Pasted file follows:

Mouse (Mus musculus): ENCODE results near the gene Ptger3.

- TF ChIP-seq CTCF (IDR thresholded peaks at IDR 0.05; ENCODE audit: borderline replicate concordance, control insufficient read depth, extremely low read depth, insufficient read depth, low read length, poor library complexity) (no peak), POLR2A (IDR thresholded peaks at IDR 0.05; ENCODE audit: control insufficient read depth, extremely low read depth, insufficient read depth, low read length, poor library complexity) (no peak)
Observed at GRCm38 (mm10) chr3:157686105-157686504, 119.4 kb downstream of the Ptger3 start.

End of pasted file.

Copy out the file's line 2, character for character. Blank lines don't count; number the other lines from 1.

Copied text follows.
- TF ChIP-seq CTCF (IDR thresholded peaks at IDR 0.05; ENCODE audit: borderline replicate concordance, control insufficient read depth, extremely low read depth, insufficient read depth, low read length, poor library complexity) (no peak), POLR2A (IDR thresholded peaks at IDR 0.05; ENCODE audit: control insufficient read depth, extremely low read depth, insufficient read depth, low read length, poor library complexity) (no peak)